Sunday, April 29, 2007

I Heart Portland

3/28: Got a wicked early start and hit the road for Portland to judge the second split of our regions' entries for 1st Round Nationals. Failed a saving throw against getting lost but still made the venue early. My Judging Mentor made an appearance. Hadn't seen him in awhile, so it was cool to get caught up with him. Sat a flight of 7 entries in the American Pale Ale category (with a taste off between the high scorers of 4 flights of APA) and after lunch a flight of 6 entries in the Robust Porter category (with a taste off between the hight scorers of 2 flights of RP). The APA's were mostly high 20's/low 30's and mostly to style with the exception being an overall lack of well balanced hop character; over bitter without much forward aroma and flavor. There were a couple real nice Robust Porters though. The best one was well bittered, had nice raisiny black malt flavors and a stiff alcoholic backbone. Very well made.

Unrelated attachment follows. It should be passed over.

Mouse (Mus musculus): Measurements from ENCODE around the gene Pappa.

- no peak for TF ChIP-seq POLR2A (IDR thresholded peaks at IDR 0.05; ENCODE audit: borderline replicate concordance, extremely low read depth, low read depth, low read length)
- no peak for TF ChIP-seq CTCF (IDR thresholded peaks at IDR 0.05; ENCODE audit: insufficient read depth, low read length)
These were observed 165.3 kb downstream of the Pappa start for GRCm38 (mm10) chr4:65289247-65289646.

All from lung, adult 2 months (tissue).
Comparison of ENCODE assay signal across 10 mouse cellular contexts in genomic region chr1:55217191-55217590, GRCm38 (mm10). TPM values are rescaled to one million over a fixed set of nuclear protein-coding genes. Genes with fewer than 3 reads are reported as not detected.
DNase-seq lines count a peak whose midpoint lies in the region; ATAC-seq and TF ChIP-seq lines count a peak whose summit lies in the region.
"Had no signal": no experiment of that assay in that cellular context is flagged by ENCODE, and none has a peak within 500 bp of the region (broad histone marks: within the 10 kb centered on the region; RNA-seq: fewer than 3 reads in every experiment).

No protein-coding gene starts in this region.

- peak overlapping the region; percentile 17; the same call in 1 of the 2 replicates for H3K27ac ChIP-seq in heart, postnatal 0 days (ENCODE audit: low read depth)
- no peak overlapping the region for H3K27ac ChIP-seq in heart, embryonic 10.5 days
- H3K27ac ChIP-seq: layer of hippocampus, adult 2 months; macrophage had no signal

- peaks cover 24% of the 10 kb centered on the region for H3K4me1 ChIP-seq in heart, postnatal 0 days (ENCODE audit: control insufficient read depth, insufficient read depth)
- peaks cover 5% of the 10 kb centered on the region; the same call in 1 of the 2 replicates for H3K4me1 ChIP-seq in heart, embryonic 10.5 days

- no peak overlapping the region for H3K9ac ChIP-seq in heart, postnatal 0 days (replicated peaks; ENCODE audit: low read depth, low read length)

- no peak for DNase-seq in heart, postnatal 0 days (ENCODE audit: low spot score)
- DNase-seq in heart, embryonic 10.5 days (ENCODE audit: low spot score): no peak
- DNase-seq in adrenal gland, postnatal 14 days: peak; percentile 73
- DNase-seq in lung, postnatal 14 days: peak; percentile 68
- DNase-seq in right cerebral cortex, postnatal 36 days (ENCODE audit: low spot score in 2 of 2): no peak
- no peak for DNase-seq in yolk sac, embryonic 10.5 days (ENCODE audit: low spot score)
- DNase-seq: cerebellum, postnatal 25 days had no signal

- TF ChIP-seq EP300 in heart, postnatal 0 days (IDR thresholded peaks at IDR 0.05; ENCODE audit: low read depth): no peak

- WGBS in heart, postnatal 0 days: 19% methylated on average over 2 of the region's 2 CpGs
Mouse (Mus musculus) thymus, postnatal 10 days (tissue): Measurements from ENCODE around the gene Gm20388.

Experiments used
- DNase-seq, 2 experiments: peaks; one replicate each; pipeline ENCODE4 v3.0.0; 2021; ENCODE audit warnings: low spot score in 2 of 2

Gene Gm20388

My first out of town judging experience was mostly positive. First off, I appreciate and understand the time and effort made by anyone undertaking the task of organizing a homebrew competition especially a first-timer. The Organizer, his staff, the 'Brew Crew and allied judges in attendance were friendly, capable and on mission. A lot of credit goes to the Organizer and his staff for keeping the judges assigned to flights a mix of experienced BJCP and less experienced BJCP/non-BJCP. With the amount of entries and typical judging day madhouse this effort to support the BJCP programs' mission of beer judge education could have easily been set aside to simply plow through the assembled entries. Now, the "wah-mbulance"; I would have preferred that the judges been assigned to their flights and not left standing around like my amigos at the Home Depot, stepping forward willy-nilly as the flights were brought out. Also avoiding the situation where the local bull judges are zipping up the foxiest categories. I would have liked some preference shown to the judges from out of town. Like maybe some locals stepping forward to help pull the first couple flights instead of the judges from Seattle and Redmond. Anyway, maybe I can squeeze a staff point out of it.